Skip to main content Accessibility help
Hostname: page-component-56f9d74cfd-rpbls Total loading time: 1.077 Render date: 2022-06-25T07:27:57.047Z Has data issue: true Feature Flags: { "shouldUseShareProductTool": true, "shouldUseHypothesis": true, "isUnsiloEnabled": true, "useRatesEcommerce": false, "useNewApi": true }

12 - Geophysics of Vesta and Ceres

from Part II - Key Results from Dawn’s Exploration of Vesta and Ceres

Published online by Cambridge University Press:  01 April 2022

Simone Marchi
Southwest Research Institute, Boulder, Colorado
Carol A. Raymond
California Institute of Technology
Christopher T. Russell
University of California, Los Angeles
Get access


Geophysical data from Dawn’s mission revealed complex and divergent internal structure evolutionary paths for Vesta and Ceres. Dawn’s data indicated that Vesta has a differentiated internal structure with uncompensated topography and Ceres is partially differentiated with compensated topography. Vesta experienced a magma ocean state, leading to effective early shape relaxation. Vesta’s current non-hydrostatic shape is dominated by Rheasilvia and Veneneia impact basins, formed when Vesta was too rigid to relax. However, northern terrains still reflect its pre-impact, closer-to-hydrostatic shape. Ceres incorporated abundant volatile material upon its accretion and subsequently underwent ice–rock fractionation. Observed surface aqueous alteration indicates extensive past hydrothermal circulation that facilitated efficient heat transfer and preserved Ceres’ interior in a relatively cool state. Lower viscosities at depth allowed isostatic compensation of Ceres’ long-wavelength topography. The high inferred abundance of water ice, hydrated salts, and/or clathrate phases suggest previous globally significant regions of solute-rich fluids that froze from the surface inward, leading to the vertical density gradient inferred from Dawn’s Second Extended Mission (XM2) high-resolution gravity data. This, coupled with thermal modeling, indicated that Ceres could have brine reservoirs, at least regionally, which were likely mobilized by the Occator crater-forming impact, leading to long-lived brine extrusion and faculae formation.

Vesta and Ceres
Insights from the Dawn Mission for the Origin of the Solar System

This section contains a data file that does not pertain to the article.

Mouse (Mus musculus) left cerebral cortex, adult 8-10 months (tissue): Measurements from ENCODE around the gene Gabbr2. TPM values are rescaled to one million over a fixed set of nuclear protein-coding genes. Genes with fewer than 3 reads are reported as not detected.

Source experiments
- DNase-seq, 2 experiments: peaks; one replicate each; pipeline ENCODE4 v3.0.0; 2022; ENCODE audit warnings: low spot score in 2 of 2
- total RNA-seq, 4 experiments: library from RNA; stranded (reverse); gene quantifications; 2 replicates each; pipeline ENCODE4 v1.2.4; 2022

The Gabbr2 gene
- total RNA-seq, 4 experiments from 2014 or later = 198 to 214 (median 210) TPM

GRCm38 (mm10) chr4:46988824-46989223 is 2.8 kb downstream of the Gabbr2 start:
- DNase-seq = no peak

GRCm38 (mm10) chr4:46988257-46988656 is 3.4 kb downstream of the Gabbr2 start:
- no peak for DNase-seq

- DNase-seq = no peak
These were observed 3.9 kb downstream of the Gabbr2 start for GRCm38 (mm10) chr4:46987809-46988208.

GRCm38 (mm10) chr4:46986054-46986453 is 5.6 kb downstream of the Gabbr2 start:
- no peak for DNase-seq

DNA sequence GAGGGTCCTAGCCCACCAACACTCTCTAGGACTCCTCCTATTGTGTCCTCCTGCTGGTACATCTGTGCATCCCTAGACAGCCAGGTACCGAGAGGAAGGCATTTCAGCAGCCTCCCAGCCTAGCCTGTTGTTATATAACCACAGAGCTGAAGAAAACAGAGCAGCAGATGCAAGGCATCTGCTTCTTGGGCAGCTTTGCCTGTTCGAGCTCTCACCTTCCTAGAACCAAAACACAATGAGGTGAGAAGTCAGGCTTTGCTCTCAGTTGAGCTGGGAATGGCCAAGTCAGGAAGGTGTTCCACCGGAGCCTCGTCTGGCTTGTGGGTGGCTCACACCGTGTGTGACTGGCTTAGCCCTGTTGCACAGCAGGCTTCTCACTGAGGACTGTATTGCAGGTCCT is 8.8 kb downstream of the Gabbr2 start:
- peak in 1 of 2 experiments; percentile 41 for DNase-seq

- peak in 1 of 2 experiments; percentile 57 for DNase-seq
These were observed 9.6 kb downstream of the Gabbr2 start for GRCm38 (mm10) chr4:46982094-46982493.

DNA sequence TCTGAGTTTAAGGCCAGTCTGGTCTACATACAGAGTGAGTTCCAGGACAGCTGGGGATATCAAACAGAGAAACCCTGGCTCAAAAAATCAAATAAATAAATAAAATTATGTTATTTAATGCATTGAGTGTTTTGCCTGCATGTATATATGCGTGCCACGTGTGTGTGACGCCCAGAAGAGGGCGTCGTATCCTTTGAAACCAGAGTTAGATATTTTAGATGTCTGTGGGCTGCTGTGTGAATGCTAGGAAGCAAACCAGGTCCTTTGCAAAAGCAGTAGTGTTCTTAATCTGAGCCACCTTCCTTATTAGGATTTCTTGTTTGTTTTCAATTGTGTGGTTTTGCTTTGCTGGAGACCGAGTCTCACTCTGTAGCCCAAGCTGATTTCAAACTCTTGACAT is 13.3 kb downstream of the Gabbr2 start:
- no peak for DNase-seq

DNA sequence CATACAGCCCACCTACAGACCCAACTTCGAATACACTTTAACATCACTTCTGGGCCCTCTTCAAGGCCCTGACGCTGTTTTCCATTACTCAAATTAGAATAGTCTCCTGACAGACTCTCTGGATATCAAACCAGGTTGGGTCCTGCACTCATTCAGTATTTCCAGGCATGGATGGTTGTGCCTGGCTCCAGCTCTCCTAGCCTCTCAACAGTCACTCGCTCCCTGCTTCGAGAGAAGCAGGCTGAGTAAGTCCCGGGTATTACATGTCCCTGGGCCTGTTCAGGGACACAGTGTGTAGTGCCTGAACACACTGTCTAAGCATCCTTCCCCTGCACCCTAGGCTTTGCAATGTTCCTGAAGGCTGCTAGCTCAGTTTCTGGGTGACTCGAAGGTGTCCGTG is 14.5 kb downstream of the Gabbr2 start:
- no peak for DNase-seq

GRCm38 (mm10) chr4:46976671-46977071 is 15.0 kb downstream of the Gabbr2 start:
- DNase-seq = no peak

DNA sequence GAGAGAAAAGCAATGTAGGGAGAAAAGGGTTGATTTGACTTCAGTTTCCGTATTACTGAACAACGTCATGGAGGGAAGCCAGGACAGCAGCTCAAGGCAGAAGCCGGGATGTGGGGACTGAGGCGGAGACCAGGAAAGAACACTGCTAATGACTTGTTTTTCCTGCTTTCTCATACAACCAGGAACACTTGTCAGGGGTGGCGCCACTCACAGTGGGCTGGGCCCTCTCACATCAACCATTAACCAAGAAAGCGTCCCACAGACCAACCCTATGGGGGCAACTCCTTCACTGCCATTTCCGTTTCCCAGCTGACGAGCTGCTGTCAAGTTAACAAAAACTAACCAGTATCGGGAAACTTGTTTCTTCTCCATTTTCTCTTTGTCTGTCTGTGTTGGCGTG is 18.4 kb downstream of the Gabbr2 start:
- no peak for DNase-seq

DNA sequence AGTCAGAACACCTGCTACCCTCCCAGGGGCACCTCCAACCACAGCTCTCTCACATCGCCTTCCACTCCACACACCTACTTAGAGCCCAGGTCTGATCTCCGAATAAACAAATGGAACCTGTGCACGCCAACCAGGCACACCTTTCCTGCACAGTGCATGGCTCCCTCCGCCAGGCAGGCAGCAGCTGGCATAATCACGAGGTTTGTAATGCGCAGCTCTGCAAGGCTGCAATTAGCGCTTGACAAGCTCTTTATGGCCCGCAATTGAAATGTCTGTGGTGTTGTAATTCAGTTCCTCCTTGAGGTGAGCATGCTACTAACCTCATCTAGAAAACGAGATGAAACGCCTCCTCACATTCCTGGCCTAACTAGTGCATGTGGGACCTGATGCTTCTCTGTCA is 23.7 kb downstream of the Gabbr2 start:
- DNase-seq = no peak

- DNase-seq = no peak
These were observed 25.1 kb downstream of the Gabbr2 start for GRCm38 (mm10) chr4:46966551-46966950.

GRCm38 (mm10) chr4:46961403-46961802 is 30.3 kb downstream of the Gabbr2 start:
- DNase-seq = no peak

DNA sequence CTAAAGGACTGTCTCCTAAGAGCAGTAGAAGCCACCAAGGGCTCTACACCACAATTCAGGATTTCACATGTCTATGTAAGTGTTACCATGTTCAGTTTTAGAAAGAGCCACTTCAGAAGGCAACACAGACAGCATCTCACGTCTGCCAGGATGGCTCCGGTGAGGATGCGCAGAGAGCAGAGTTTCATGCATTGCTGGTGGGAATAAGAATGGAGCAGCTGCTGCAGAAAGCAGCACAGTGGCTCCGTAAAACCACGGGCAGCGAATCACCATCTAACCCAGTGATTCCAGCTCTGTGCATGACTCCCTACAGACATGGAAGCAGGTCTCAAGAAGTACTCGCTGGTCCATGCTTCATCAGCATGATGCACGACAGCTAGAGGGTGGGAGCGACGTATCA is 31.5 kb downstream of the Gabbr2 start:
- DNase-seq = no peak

, pp. 173 - 196
Publisher: Cambridge University Press
Print publication year: 2022

Access options

Get access to the full version of this content by using one of the access options below. (Log in options will check for institutional or personal access. Content may require purchase if you do not have access.)


Ammannito, E., De Sanctis, M. C., Palomba, E., et al. (2013) Olivine in an unexpected location on Vesta’s surface. Nature, 504, 122125.CrossRefGoogle Scholar
Bangerth, W., Hartmann, R., & Kanschat, G. (2007) Deal. II – a general-purpose object-oriented finite element library. ACM Transactions on Mathematical Software (TOMS), 33, 24-es.CrossRefGoogle Scholar
Barrat, J. A., Yamaguchi, A., Zanda, B., Bollinger, C., & Bohn, M. (2010) Relative chronology of crust formation on asteroid Vesta: Insights from the geochemistry of diogenites. Geochimica et Cosmochimica Acta, 74, 62186231.CrossRefGoogle Scholar
Beck, A. W., & McSween, H. Y. Jr (2010) Diogenites as polymict breccias composed of orthopyroxenite and harzburgite. Meteoritics & Planetary Science, 45, 850872.CrossRefGoogle Scholar
Beuthe, M., Rivoldini, A., & Trinh, A. (2016) Enceladus’s and Dione’s floating ice shells supported by minimum stress isostasy. Geophysical Research Letters, 43, 10088.CrossRefGoogle Scholar
Bills, B. G., & Ermakov, A. I. (2019) Simple models of error spectra for planetary gravitational potentials as obtained from a variety of measurement configurations. Planetary and Space Science, 179, 104744.CrossRefGoogle Scholar